scoring guides
assessing projects that include points or ratings at each level to help determining scores. Looks very similar to a rubric (used for projects though), except for the addition of a multiplier to add weighting for each trait
anecdotal notes
an informal written record for tracking a child's social, emotional, physical, and cognitive development
continuum
where pieces of work and projects throughout the course are assessed and the final grade thus reflects the whole course/year/semester.
achievement test
the most common type of achievement test which measures skills and knowledge learned in a given grade level, usually through planned instruction, such as training or classroom instruction. They are "backward-looking" in that they measure how well students have learned what they were expected to learn.
aptitude test
used to measure a student's knowledge and learning potential. They are "forward-looking" in that they typically attempt to forecast or predict how well students will do in a future educational or career setting.
ability test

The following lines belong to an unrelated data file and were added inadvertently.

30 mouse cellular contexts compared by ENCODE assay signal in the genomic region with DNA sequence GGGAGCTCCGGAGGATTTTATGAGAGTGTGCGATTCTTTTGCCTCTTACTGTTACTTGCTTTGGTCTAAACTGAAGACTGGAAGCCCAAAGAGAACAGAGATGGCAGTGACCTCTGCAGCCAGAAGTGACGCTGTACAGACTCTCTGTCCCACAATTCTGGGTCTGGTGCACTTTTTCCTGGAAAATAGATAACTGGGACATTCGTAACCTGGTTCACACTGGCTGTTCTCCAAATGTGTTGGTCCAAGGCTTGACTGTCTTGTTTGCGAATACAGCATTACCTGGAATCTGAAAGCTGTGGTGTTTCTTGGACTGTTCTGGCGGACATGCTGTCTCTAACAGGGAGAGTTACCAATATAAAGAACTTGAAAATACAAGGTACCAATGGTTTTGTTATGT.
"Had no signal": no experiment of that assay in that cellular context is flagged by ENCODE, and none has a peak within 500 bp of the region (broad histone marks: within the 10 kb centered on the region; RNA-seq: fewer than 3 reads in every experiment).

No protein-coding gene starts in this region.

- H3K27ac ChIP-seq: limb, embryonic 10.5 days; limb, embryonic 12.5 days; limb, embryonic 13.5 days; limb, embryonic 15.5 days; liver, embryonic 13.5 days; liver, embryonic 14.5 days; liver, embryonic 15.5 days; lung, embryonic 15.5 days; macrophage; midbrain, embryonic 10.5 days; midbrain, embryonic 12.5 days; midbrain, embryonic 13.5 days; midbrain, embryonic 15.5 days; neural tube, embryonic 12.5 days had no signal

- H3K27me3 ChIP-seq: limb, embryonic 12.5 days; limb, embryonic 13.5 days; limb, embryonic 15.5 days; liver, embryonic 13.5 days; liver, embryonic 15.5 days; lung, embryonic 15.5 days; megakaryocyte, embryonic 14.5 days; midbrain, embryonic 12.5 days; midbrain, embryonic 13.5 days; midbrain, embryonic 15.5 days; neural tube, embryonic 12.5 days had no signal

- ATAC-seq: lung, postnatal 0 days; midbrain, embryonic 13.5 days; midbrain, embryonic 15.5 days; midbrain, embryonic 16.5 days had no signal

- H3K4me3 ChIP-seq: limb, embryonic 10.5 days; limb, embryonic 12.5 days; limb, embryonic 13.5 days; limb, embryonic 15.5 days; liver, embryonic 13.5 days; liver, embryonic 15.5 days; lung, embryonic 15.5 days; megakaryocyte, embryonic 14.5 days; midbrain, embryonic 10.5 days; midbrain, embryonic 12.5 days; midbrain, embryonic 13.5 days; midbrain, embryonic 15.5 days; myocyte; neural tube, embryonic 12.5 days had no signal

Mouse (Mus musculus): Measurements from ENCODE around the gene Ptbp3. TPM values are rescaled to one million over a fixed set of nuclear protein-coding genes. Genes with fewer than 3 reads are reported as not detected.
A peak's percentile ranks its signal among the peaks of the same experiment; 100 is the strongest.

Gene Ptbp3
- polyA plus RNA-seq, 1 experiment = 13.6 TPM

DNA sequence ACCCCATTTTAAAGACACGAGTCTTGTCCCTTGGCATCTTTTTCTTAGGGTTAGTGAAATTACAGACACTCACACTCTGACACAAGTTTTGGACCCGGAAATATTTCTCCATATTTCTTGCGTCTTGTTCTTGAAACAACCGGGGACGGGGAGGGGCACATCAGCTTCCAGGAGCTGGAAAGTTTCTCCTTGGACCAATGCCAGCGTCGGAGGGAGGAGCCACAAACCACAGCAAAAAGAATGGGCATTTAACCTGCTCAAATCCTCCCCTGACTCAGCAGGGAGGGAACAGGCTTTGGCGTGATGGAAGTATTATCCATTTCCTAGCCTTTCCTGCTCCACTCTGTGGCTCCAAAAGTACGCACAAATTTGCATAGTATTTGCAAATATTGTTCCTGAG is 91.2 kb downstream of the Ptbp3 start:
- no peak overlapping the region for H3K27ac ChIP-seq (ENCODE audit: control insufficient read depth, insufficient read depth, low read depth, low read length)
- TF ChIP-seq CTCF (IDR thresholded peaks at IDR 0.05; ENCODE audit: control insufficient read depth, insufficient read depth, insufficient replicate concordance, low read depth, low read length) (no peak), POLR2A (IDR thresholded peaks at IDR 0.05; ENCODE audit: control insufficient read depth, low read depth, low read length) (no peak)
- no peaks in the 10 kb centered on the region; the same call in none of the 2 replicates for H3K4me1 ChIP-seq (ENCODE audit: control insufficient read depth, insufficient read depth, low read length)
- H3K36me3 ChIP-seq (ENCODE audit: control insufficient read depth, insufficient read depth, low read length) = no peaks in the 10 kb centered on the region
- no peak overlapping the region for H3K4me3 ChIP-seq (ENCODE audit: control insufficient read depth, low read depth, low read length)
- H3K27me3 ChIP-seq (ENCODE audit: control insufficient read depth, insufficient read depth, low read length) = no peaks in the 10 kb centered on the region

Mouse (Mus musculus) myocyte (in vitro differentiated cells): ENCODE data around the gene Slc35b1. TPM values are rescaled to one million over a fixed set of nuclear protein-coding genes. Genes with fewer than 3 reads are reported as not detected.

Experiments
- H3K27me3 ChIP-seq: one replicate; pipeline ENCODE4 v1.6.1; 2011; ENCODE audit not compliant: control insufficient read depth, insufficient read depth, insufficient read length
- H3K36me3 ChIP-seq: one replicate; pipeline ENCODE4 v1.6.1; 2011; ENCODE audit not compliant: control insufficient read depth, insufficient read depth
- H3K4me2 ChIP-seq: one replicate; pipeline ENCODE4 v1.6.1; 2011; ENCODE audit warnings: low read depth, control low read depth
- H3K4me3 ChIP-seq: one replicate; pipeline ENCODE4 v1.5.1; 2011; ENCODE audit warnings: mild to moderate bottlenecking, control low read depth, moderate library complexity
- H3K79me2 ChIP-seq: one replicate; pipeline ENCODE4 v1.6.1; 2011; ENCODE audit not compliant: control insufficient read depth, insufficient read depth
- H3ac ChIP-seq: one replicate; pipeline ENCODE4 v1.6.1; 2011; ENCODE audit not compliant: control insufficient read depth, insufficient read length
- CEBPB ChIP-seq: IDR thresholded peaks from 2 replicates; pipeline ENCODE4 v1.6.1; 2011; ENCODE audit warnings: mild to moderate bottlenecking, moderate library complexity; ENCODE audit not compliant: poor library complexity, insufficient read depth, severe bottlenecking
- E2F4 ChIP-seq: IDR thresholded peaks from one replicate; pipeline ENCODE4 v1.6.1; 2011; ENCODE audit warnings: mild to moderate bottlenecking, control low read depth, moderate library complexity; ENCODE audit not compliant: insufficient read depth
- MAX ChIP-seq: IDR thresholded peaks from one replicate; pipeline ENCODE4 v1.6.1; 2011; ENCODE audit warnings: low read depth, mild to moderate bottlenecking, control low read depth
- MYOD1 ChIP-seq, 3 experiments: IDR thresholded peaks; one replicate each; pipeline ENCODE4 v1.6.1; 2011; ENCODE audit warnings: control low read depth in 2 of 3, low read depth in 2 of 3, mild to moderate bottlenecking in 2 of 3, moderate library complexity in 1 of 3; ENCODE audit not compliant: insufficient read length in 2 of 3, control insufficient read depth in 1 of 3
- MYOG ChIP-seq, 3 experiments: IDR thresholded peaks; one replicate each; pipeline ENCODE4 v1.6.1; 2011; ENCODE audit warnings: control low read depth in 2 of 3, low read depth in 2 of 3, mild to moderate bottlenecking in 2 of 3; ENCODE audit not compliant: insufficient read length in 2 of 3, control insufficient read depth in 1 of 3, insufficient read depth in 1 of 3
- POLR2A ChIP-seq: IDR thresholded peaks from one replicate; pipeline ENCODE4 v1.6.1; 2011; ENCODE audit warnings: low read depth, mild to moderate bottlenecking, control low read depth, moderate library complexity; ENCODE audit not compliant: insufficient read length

measures potential rather than simply academic performance, and are often used to make predictions about how people will perform in a work setting
norm-referenced scoring
compares an examinees performance to that of other examinees EX: SAT
criterion-referenced scoring
each examinees performance is compared to a pre-defined set of criteria or standard
validity
refers to the accuracy of an assessment- whether or not it measures what it is supposed to measure
reliability
the degree to which an assessment tool produces stable and consistent results
raw score
indicated the number of points a student learned on a test. EX: if a student got 30/50 questions right their raw score would be 30
scaled score
a conversion of a student's raw score on a test or a version of the test to a common scale that allows for a numerical comparison between students
percentile scoring
indicated the percent of students in a particular group that received lower raw scores on a test than the student did. It shows the student's relative position, or rank, among a group of students in the same grade who were tested at the same time of year.
standard deviation
shows how much variation or dispersion from the average exists
grade-equivalent scores